Review for November, 1825. This theory, however, has been attacked in a recent publication (Hannibal's Passage of the Alps, by a Member of the Unizersity of Cambridge), the author of which contends for the passage over Monte Viso, where the Maritine Alps terminate. His arguments are far from conelusive. The passage by Mont Cenis has also found many advocates, the most distinguished of whom is Mannert. This learned scholar, in the introductory chapter to his Geography of Ancient Italy, in which he gives an aecount of the Alps and the various passes by which they were formerly traversed, expresses his belief that Hannibal crossed the great chain by the route of Mont Cenis. In forming his opinion, he appears to have been solely guided, and no doubt most Judiciously, by the narrative of Polybius; and he professes to have found the distances, as given in the best modern maps, accurately agreeing with the statement of the Greek historian. This fact is open to dispute; for, although the route of the Mont Cenis deviates at first very little from that on which the theory respecting the Little St. Bernard is founded, yet the immediate descent upon Turin shortens the total distance very considerably, and it will be impossible to make up 150 miles from the first ascent of the Alps to the descent at Susa, without very much overrating the actual distances. Morcover, it cannot be conceded to the learned professor, that the plains of Italy can be seen from the summit of Mont Cenis, and from thence only. It is most certain that he has been misinformed on this point, though it has also been maintained by others. Even De Saussure, who ascended the Roche Michel far above the Hospice of the Grande Croix, could not perceive the plains from that elevated summit. The Roche Melon is the only point in this vicinity from which it is possible to have a view of Piedmont; but it is not accessible from the Grande Croix, or any point in the road of Mont Cenis. (Wickham and Cramer, p. 173, seqq., 2d ed.)—It remains to say a few words on the opinion of Napoleon on this subject, as stated in his “ Notes sur l'ouvrage intifulé Considerations sur l'Art de la Guerre,” in the second volume of his Melanges Historiques. In these notes he gives a very concise account of the road which he conceives Hannibal to have taken, and which is as follows: he crossed the Rhone a little below Orange, and in four days reached either the confluence of the Rhone and Isere, or that of the Drac and Isere, settled the affairs of the two brothers, and then, after six days' march, arrived, on the former supposition, at Montureillan, and from thence, in nine days, at Susa, by the passage of Mont Cenis; or, in the latter case, if he arrived at Grenoble at the end of the four days, he would reach St. Jean de Maurienne in six days, and Susa in nine days more ; from Susa he marched upon Turin, and, after the capture of the city, he advanced to Milan. The reasoning by which Napoleon supports his hypothesis, is principally founded on what the French call “la raison de la guerre,” that is, Han. nibal did this because, as a military man, he ought to have done it; and, if we were discussing prospective operations, there is no doubt that the opinion of so great a general as Napoleon would be almost conclusive ; but, in reasoning upon the past, the elements of the discussion are as open to civil as to military writers, and the former are quite as capable of conducting an argument logically as the latter. Napoleon has been guilty of several inaccuracies in his statement, and his argument is conducted in that decided manner which bears down all opposition, and which supposes that whatever he says must be right. He asserts that both Polybius and Livy state the army to have arrived, in the first instance, at Turin, and he loses sight altogether of the detailed narration of Polybius.' The author upon whose work he is commenting adopts the passage of the Little St. Bernard, ". Napcleon refuses to believe, because Hannibal must have been early acquainted with the retreat of the Romans towards their fleet, and would not, in that case, have marched to the north. The explanation of all this may be found in Napoleon's own words: “La marche d'Annibal depuis Collioure jusqu'a Turin a été toute simple; elle a 6té celle d'un voyageur; il a pris la route la plus courte.” Hardly so, since the road by Mont Genevre was shorter than that by Mont Cenis, as he himself allows, a few pages before. In a word, if we had no historical details to guide us, Napoleon would probably be right; but as we profess to be guided by those details, and as, from his omitting to notice the greater part of them, he appears either to have been ignorant of them, or to have been unable to make them agree with his hypothesis, we must come to the conclusion, that what he says rests upon no proof, and is to be merely considered as the opinion of a great general upon an hypothetical case. (Wickham and Cramer, p. 188, seqq.) HANNo (meaning in Punic “merciful” or “mild”), I. a commander sent by the Carthaginians on a voyage of colonization and discovery along the Atlantic coast of Africa. This expedition is generally supposed to have taken place about 570 B.C. Gail, however, places it between 633 and 530 B.C. (Geogr. Gr. Min, vol. 1, p. 82.) On his return to Carthage, Hanno deposited an account of his voyage in the temple of Saturn. A translation of this account from the Punic into the Greek tongue, has come down to us; and its authenticity, attacked by Dodwell, has been defended by Bougainville (Mem. Acad. des Inscr., &c., vol. 26, 26), Falconer, and others. Gail also declares in its favour, though he admits that the narrative may, and probably does, contain many wilful deviations from the truth, in accordance with the jealous policy of the Carthaginians in misleading other nations by erroneous statements. The title of the Greek work is as follows: "Avvovog, Kapımóovíav Baqtāčoc, IIepiiržovo Táv itép Tào 'Hpakāśovc arážac Atóvköv tác yńs uspöv, Öv kai ävétmkev $v roi; Kpóvov reuévet. “The Voyage of Hanno, commander of the Carthaginians, round the parts of Libya beyond the Pillars of Hercules, which he deposited in the temple of Saturn.” With regard to the extent of coast actually explored by this expedition, some remarks have been offered in another article (vid. Africa, col. 2, p. 80); it remains but to give an English version of the Periplus itself. —“It was decreed by the Carthaginians,” begins the narrative, “that Hanno should undertake a voyage beyond the Pillars of Hercules, and found Libyphoenician cities. He sailed accordingly with sixty ships of fifty oars each, and a body of men and women to the number of thirty thousand, and provisions and other necessaries. When we had passed the Pillars on our voyage, and had sailed beyond them for two days, we founded the first city, which we named Thymiaterium. Below it lay an extensive plain. Proceeding thence towards the west, we came to Soloeis, a promontory of Libya, a place thickly covered with trees, where we erected a temple to Neptune ; and again proceeded for the space of half a day towards the coast, until we arrived at a lake lying not far from the sea, and filled with abundance of large reeds. Here elephants, and a great number of other wild beasts were feeding. Having passed the lake about a day's sail, we founded cities near the sea, called Cariconticos, and Gytte, and Acra, and Melitta, and Arambys. Thence we came to the great river Lixus, which flows from Libya. On its banks the Lixite, a shepherd tribe, were feeding flocks, among whom we continued some time on friendly terms. Beyond the Lixita dwell the inhospiable Ethiopians, who pasture a wild country intersected by large mountains, from which they say the river Lixus flows. In the neighbourhood of the mountains lived the Troglodyta, men of various appearances,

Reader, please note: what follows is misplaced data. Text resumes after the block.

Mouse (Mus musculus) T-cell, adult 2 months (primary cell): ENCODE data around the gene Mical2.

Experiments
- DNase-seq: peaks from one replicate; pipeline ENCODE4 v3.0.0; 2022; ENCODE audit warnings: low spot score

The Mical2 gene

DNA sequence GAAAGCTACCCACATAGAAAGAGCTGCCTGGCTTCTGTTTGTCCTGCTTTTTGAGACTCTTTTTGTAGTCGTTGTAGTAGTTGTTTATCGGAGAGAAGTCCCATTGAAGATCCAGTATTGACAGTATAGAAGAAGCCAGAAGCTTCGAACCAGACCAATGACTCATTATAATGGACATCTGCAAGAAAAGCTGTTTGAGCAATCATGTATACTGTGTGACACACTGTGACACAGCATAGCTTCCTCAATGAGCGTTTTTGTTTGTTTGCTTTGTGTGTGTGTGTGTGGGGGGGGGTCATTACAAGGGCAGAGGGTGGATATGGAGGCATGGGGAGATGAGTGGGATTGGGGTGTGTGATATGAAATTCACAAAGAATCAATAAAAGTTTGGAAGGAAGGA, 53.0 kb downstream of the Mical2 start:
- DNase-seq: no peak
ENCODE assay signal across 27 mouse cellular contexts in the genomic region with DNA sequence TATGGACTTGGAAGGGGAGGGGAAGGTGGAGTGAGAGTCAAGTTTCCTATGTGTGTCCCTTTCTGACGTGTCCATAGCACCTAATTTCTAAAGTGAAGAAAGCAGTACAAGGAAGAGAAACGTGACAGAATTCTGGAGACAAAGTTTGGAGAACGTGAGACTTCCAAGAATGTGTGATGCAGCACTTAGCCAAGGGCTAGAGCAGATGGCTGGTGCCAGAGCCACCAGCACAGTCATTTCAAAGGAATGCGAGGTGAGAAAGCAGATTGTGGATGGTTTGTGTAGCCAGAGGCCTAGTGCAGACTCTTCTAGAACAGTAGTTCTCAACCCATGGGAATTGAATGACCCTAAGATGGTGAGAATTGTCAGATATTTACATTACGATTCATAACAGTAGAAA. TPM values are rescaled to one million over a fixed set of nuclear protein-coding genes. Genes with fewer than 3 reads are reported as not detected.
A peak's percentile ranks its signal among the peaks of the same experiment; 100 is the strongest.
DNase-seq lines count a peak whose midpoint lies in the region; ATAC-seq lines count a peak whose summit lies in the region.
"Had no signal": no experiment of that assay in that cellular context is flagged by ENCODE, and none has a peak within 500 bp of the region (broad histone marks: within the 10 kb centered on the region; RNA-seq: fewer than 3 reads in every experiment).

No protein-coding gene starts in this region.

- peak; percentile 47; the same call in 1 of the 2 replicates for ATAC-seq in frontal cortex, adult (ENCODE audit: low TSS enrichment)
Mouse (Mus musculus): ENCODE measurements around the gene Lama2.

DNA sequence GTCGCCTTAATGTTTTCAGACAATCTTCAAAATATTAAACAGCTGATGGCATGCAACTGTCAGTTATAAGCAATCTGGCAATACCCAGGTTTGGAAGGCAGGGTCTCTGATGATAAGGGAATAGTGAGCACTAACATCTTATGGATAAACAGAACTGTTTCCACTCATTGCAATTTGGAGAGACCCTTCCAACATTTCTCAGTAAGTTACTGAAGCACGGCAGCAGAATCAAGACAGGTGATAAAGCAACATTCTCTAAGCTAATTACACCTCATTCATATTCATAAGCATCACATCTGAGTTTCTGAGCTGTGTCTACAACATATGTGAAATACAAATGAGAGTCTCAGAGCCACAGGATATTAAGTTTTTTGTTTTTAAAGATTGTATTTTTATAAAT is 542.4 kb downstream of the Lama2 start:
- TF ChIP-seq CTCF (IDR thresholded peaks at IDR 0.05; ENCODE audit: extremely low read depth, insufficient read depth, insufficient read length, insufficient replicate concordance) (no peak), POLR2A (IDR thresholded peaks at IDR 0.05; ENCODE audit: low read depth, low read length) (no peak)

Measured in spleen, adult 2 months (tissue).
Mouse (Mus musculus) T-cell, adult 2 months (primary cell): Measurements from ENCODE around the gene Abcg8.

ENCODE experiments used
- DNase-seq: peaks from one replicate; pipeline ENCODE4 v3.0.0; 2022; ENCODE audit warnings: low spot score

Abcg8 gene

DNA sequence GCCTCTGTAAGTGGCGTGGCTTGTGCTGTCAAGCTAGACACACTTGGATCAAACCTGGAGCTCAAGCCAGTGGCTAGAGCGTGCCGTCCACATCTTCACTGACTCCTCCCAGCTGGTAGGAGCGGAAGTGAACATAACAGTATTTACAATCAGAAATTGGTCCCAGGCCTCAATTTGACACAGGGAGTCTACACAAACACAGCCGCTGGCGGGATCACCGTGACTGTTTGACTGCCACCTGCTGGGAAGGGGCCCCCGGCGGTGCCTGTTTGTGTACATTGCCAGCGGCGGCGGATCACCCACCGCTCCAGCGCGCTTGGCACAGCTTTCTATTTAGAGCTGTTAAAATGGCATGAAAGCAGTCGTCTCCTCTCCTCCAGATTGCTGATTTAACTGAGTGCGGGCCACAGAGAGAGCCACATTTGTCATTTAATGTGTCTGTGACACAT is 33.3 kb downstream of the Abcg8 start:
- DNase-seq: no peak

whom the Lixita described as swifter in running than horses. Having procured interpreters from them, we coasted along a desert country towards the south two days. Thence we proceeded towards the east the course of a day. Here we found, in a recess of a certain bay, a small island, containing a circle of five stadia, where we settled a colony, and called it Cerne. We judged from our voyage that this place lay in a direct line with Carthage; for the o of our voyage from Carthage to the Pillars was equal to that from the Pillars to Cerne. We then came to a lake, which we reached by sailing up a large river called Chretes. This lake had three islands, larger than Cerne; from which, proceeding a day's sail, we came to the extremity of the lake, that was overhung by large mountains, inhabited by savage men, clothed in skins of wild beasts, who drove us away by throwing stones, and hindered us from landing. Sailing thence, we came to another river, that was large and broad, and full of crocodiles and river horses; whence returning back we came again to Cerne. Thence we sailed towards the south twelve days, coasting the shore, the whole of which is inhabited by Ethiopians, who would not wait our approach, but fled from us. Their language was not intelligible even to the Lixitae who were with us. Towards the last day we approached some large mountains covered with trees, the wood of which was sweetscented and variegated. Having sailed by these mountains for two days, we came to an immense opening of the sea; on each side of which, towards the continent, was a plain; from which we saw by night fire arising at intervals in all directions, either more or less. Having taken in water there, we sailed forward five days near the land, until we came to a large bay, which our interpreters informed us was called the Western Horn. In this was a large island, and in the island a salt-water lake, and in this another island, where, when we had landed, we could discover nothing in the daytime except trees; but in the night we saw many fires burning, and heard the sound of pipes, cymbals, drums, and confused shouts. We were then afraid, and our diviners ordered us to abandon the island. Sailing quickly away thence, we passed a country burning with fires and perfumes, and streams of fire supplied from it fell into the sea. The country was impassable on account of the heat. We sailed quickly thence, being much terrified; and passing on for four days, we discovered at night a country full of fire. In the middle was a lofty fire, larger than the rest, which seemed to touch the stars. When day came, we discovered it to be a large hill called the Chariot of the Gods. On the third day after our departure thence, having sailed by those streams of fire, we arrived at a bay called the Southern Horn; at the bottom of which lay an island like the former, having a lake, and in this lake another island, full of savage people, the greater part of whom were women, whose bodies were hairy, and whom our interpreters called Gorillae. Though we pursued the men, we could not seize any of them ; but all fled from us, escaping over the precipices, and defending themselves with stones. Three women were however taken; but they attacked their conductors with their teeth and hands, and could not be prevailed upon to accompany us. Having killed them, we flayed them, and brought their skins with us to Carthage. We did not sail farther on, our provisions having failed us.”— The streams of fire alluded to by Hanno are conjectured to have been nothing more than the burning of the dry herbage; a practice which takes place, more or less, in every country situated in the warm climates, and where vegetation is also rank. Its taking the appearance of a river of fire, running into the sea, is accounted for from the more abundant herbage of the valleys or ravines; which, as Bruce observes, are shaded by their depth, and remain green the longest. Consequently, being the last burned, the fire